The National Organization for Marriage
(NOM), the nation's most vociferous opponent of gay marriage, has
said it is certain Republicans will block an effort to repeal the
Defense of Marriage Act (DOMA) in the U.S. Senate.
A Senate committee is expected on
Thursday, November 3 to approve a bill that would repeal the 1996 law
that bars federal agencies and the military from recognizing the
legal marriages of gay and lesbian couples.
A majority of the members on the Senate
Judiciary Committee support the bill, including its chairman, Vermont
Senator Patrick Leahy, making passage an almost foregone conclusion.
While the issue is a non-starter in the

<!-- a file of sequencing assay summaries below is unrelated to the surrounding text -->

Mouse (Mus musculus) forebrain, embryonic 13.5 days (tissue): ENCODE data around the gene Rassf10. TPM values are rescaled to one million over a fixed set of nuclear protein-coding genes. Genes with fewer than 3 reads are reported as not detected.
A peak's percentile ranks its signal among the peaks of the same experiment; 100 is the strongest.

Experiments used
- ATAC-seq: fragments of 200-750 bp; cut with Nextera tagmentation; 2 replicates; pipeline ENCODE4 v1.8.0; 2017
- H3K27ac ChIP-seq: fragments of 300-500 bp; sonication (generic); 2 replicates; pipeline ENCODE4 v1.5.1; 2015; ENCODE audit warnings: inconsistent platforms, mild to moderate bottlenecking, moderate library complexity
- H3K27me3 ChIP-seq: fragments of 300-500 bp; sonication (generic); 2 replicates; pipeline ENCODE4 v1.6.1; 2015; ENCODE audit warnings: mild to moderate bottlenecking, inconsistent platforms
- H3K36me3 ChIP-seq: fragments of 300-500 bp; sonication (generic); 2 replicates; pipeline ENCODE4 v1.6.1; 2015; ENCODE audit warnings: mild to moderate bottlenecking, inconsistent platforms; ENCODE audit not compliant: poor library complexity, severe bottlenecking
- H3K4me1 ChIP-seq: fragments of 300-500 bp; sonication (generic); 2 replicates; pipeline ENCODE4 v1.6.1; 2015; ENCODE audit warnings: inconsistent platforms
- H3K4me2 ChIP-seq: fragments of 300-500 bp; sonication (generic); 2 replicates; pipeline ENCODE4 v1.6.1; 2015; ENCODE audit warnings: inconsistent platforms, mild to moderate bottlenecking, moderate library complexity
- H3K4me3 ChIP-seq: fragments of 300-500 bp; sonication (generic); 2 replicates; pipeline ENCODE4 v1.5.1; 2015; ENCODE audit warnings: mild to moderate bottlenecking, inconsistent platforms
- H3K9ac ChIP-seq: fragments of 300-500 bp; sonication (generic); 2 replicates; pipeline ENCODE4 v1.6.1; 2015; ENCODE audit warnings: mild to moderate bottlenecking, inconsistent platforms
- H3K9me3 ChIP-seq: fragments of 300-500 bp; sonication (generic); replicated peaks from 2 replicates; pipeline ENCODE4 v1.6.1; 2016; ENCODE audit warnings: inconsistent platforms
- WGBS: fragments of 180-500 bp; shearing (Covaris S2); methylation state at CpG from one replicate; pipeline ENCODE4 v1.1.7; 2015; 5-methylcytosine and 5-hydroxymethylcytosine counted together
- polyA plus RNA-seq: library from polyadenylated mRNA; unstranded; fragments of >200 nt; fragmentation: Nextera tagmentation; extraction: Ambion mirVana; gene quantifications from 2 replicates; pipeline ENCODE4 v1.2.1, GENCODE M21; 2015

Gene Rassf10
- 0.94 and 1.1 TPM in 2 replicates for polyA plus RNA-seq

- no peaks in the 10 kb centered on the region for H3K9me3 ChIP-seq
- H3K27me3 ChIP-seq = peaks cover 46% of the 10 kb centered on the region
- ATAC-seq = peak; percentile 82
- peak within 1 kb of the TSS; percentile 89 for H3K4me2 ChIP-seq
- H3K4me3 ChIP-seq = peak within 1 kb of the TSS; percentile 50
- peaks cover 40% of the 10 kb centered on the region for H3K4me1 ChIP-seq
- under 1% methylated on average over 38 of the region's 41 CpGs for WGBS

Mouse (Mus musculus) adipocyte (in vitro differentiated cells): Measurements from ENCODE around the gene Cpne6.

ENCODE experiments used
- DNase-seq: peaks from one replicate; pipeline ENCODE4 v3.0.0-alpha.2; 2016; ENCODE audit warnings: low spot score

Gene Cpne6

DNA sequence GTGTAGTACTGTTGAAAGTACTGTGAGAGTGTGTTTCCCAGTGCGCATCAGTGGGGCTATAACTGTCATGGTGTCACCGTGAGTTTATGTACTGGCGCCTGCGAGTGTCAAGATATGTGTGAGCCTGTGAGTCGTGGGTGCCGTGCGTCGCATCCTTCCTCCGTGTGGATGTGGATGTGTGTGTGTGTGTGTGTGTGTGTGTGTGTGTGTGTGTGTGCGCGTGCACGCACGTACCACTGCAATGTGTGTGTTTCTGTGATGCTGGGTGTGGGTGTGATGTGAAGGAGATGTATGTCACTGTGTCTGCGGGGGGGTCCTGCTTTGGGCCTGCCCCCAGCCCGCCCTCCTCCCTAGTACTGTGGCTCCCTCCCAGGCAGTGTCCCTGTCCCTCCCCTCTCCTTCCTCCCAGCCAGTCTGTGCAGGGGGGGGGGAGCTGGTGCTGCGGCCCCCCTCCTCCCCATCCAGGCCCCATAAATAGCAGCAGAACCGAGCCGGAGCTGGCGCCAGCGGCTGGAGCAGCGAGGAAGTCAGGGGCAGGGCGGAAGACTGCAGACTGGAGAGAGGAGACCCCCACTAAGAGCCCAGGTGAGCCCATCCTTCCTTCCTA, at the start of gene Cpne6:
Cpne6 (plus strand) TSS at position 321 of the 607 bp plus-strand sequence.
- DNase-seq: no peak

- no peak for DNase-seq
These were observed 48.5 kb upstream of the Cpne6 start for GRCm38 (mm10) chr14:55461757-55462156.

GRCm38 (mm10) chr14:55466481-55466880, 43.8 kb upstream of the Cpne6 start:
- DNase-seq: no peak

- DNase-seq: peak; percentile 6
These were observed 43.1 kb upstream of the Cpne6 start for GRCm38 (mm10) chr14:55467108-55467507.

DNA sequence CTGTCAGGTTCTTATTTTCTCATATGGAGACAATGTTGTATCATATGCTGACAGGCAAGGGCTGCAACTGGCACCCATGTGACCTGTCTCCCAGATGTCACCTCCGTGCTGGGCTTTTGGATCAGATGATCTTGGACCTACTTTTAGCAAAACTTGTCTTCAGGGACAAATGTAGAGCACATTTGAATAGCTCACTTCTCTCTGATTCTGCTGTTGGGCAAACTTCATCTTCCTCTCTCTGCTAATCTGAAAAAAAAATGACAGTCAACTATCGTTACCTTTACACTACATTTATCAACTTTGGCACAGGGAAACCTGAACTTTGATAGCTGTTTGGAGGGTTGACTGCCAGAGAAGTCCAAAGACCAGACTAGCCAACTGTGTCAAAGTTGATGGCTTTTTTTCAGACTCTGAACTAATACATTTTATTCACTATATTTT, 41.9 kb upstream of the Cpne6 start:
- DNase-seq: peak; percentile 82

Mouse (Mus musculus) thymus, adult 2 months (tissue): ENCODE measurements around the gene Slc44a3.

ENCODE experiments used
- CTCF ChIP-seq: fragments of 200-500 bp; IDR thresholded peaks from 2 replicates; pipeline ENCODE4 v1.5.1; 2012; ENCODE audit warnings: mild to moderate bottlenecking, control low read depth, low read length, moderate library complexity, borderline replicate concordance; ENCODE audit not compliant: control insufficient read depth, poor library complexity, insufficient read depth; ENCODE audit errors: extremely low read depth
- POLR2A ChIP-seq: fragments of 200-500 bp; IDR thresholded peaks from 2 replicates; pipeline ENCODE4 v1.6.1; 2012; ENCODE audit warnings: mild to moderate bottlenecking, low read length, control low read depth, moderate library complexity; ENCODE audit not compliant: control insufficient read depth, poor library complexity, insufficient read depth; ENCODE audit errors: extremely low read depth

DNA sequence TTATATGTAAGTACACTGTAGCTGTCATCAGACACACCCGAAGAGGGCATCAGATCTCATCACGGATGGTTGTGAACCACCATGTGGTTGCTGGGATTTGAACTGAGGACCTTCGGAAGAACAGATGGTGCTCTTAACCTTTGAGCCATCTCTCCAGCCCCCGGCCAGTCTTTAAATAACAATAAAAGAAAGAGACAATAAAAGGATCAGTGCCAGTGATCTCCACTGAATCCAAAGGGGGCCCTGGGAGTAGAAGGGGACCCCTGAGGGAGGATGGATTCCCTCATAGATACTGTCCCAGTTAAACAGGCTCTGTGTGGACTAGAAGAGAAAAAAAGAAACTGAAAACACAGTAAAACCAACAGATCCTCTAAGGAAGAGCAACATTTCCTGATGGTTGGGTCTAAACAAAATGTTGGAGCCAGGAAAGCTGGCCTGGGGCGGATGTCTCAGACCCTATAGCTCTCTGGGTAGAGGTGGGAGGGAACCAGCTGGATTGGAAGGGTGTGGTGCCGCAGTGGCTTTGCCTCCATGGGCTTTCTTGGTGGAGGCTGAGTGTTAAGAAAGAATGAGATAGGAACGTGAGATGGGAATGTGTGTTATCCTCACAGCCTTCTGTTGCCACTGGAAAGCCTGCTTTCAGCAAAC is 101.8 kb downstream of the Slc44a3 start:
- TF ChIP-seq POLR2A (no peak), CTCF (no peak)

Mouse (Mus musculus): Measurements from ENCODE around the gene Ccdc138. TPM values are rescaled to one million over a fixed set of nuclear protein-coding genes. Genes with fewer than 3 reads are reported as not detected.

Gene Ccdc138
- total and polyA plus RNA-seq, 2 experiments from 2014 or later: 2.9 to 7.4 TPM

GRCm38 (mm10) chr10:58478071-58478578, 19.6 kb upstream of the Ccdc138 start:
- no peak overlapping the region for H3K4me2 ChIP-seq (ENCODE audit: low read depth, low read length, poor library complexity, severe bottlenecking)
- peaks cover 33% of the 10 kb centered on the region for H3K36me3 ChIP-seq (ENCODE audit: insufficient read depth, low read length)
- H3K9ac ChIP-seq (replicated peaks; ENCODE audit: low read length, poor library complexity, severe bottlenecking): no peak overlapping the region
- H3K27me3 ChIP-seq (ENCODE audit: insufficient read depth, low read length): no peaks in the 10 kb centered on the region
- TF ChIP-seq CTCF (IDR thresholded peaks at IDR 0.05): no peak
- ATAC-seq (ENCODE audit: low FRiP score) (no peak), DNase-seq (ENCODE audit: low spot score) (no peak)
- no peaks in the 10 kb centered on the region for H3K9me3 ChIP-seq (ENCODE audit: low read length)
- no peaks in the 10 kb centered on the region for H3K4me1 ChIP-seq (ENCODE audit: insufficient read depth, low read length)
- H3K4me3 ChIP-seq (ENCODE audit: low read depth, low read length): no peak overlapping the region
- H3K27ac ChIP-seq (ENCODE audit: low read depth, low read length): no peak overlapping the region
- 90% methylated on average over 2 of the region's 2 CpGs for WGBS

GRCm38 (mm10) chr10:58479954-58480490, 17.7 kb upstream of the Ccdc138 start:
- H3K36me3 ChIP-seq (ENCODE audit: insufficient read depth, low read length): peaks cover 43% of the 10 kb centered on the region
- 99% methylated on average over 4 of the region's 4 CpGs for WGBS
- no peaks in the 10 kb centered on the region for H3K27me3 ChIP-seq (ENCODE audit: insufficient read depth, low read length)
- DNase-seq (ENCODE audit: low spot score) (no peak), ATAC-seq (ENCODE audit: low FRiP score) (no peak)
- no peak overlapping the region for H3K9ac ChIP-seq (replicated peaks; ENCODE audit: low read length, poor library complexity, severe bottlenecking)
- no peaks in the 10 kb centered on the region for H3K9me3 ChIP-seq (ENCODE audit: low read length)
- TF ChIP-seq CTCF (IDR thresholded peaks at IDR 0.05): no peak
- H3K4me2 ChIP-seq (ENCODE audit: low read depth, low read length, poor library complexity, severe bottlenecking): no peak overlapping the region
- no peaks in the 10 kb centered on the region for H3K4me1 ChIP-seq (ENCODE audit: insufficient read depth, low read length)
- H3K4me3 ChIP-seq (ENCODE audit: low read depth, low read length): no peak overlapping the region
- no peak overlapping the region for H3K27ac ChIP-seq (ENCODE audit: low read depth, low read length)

House, where its speaker, John Boehner, a Republican from Ohio, is
defending the law in court, passage in the Senate remains viable.
Boehner criticizes Obama's gay marriage decision.)
NOM spokesman Brian Duggan told
that he expects Republicans to filibuster the legislation if it
reaches the Senate floor.
“We feel very confident that they'll
do everything they can, but they are in the minority in the Senate,
of course,” Duggan said.
The United States Conference of
Catholic Bishops (USCCB) also is opposed to repeal.
“While all persons merit our full
respect, no other relationships provide for the common good what
marriage between husband and wife provides,” Archbishop Timothy
Dolan, president of the USCCB, recently
wrote in a letter urging President Obama to defend DOMA. “The
law should reflect this reality.”